Pandemic turns heads toward co-op business model
The co-op has seen a surge in interest during the pandemic.
Why it matters: Advocates see the alternative business model of worker ownership as a path out of income inequality, one that returns power to employees and builds community wealth.
- Those values are becoming a higher priority after COVID-19 pushed conversations about racial inequities and workplace conditions, Margo Dalal, executive director of cooperative business lender Detroit Community Wealth Fund (DCWF), tells Axios.
By the numbers: The number of worker cooperatives in the U.S. increased 30% from 2019 to 2021, according to a State of the Sector report. The report identified 612 businesses, but estimates the actual number is closer to 1,000.
The big picture: Co-ops have a long history. There are prominent examples like Ocean Spray, but democratically owned businesses are still small in number. Well-known local businesses include the consumer-owned Detroit People's Food Co-op and the worker-owned Pingree Detroit.
- The structures vary. Generally, workers or members own and have decision-making power over the business, with individual livelihood tied to performance.
What they're saying: "There is the demand for an alternative to what's not working that grew exponentially during the pandemic and all the racial and civic unrest," Karen Tyler-Ruiz, executive director of the local Center for Community-Based Enterprise (C2BE), tells Axios.
Yes, but: The model is unfamiliar to many, and it can be hard to find startup funding from investors who may not have as much control as at a traditional company.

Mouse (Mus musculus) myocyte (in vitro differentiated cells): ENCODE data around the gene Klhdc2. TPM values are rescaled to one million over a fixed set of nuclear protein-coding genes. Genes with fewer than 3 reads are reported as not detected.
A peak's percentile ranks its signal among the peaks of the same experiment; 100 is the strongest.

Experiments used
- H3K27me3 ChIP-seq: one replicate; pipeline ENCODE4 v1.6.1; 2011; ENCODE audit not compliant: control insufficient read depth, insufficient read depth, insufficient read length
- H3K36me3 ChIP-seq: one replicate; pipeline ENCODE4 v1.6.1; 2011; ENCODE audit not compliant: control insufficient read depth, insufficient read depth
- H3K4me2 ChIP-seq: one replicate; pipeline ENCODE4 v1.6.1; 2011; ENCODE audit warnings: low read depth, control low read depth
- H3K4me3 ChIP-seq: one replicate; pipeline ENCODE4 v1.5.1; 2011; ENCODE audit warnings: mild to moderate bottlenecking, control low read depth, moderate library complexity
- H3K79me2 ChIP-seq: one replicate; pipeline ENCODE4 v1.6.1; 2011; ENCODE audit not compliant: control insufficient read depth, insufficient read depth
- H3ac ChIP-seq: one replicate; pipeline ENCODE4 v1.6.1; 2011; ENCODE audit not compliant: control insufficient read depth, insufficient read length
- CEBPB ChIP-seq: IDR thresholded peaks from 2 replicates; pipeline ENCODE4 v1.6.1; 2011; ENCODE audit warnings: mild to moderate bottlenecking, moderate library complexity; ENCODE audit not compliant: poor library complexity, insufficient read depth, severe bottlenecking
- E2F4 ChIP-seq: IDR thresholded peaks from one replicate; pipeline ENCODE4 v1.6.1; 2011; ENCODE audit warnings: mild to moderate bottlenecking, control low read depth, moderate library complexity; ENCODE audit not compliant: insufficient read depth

Zoom in: It's tough to paint a picture of the local co-op landscape due to a lack of government data on the subject.
- A Cooperative Economic Network of Detroit directory lists 28 operations in the area that are co-ops or have similar qualities.
The intrigue: Some new interest in cooperative ownership has come not from startups, but existing traditional business owners looking to retire and sell to their workers, Melissa Hoover, co-executive director of the national Democracy at Work Institute, tells Axios.
- C2BE and DCWF have both turned attention in recent years toward helping traditional businesses make the transition.
What's more: Juan Carlos Dueweke-Pérez, owner of the local marketing agency Featherstone, says he is in talks with employees about becoming worker-owned as part of a long-term succession strategy.
- It feels like the "correct next step" because it gives employees skin in the game and reflects Featherstone's "family style" values, he tells Axios.
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